Ever since I started this job 15 years ago, I’ve known one truth: I’m not a professional athlete. Yeah, that’s pretty obvious if you see a picture of me, but it’s something not everyone in my profession understands. And when they don’t, they get into trouble and tend to crash and then blame it on the machine rather than their own lack of skill. 

But because I know I didn’t start riding as young as my daughter and am open with the fact that I semi-suck, it’s allowed me to worm my way into talking, riding, and driving with actual professionals who often impart stellar knowledge through one-on-one schooling. And, honestly, I jump at the chance whenever I get to do this, as even though I often watch them make everything look beyond easy while I struggle, these are great opportunities to learn, adapt, and better my skills. 

So when Ski-Doo offered to have brand ambassador Steve Martin (not Only Murderers In the Building Steve Martin) take me and go ride some steep, fresh mountain powder, I replied “Hell yeah!” I then texted a few friends after scrolling Steve’s Instagram and said, “I’m gonna die, but it’ll be a fun way to go out.”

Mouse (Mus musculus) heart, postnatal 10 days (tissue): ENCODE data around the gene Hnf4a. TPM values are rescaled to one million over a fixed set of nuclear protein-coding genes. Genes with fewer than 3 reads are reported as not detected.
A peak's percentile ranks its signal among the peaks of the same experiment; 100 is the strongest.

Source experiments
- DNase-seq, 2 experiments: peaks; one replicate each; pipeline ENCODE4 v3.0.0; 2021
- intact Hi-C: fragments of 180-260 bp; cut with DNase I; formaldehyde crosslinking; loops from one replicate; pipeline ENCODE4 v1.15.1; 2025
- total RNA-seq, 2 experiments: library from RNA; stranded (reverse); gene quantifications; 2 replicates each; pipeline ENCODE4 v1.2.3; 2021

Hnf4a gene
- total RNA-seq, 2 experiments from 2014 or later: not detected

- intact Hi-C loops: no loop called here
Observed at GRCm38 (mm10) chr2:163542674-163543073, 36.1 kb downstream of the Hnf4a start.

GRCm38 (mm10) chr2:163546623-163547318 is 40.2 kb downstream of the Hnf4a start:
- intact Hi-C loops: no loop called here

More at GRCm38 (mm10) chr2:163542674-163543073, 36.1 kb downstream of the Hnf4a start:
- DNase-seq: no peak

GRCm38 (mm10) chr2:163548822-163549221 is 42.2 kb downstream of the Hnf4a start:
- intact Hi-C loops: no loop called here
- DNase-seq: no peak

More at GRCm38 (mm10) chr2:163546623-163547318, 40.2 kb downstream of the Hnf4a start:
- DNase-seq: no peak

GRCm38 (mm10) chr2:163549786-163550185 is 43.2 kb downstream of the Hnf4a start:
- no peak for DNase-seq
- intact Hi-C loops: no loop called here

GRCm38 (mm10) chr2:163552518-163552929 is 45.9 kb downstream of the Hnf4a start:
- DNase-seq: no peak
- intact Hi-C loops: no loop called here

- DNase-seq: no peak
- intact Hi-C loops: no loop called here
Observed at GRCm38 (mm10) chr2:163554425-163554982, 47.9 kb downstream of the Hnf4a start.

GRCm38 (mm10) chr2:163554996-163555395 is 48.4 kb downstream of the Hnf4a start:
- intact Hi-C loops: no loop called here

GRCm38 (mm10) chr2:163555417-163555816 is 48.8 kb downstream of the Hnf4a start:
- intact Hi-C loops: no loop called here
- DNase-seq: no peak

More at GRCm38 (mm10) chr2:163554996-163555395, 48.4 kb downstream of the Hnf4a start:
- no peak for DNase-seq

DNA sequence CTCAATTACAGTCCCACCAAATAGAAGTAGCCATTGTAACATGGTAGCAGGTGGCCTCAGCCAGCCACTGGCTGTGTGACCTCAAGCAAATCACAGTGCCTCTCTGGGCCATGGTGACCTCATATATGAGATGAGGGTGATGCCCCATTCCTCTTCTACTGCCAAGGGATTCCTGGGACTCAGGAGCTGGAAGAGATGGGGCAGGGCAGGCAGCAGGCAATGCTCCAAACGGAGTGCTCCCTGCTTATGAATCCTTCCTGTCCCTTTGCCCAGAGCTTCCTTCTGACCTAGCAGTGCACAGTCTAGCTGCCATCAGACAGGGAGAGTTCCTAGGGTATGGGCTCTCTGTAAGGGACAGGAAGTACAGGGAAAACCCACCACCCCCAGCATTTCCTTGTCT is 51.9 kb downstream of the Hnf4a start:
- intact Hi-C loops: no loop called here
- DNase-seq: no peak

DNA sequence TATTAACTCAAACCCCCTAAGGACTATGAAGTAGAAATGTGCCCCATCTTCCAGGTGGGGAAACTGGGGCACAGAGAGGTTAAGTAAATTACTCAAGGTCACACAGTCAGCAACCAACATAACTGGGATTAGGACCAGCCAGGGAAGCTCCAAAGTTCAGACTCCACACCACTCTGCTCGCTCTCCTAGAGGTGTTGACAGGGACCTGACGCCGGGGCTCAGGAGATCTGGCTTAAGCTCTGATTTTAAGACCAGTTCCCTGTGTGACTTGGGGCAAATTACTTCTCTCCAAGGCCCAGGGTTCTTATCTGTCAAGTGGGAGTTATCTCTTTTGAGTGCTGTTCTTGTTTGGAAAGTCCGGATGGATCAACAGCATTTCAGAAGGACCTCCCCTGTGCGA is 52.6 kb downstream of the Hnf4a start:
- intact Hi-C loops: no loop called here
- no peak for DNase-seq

Ski-Doo Summit Steve
Ski-Doo Summit Steve
Ski-Doo Summit Steve

Thankfully, and this is down to Steve’s tutelage, I didn’t. Not only that, but I learned a metric ton getting stuck, unstuck, and carving trails in fresh snow. I do now wish that I could go back in time and start my snowmobiling career far earlier than I had, or at least stuck with it after my first forays a decade-plus ago. But learning and failing and fixing my mistakes with Steve is going to make me a far better snowmobiler than I was before. 

Days riding with a pro always start the same way: An interview. The professional wants to know what they’re getting themselves into and also doesn’t want to kill you, as that’d probably look bad. And Steve was no different, as he asked me about my background and how confident I felt behind a snowmobile’s bars. In this case, Ski-Doo’s new 2025 Summit 850 e-Tec Turbo R Expert. And if you get the chance to do this, here’s where you should be honest with them, as they’re going to mold whatever training and learning to what you say.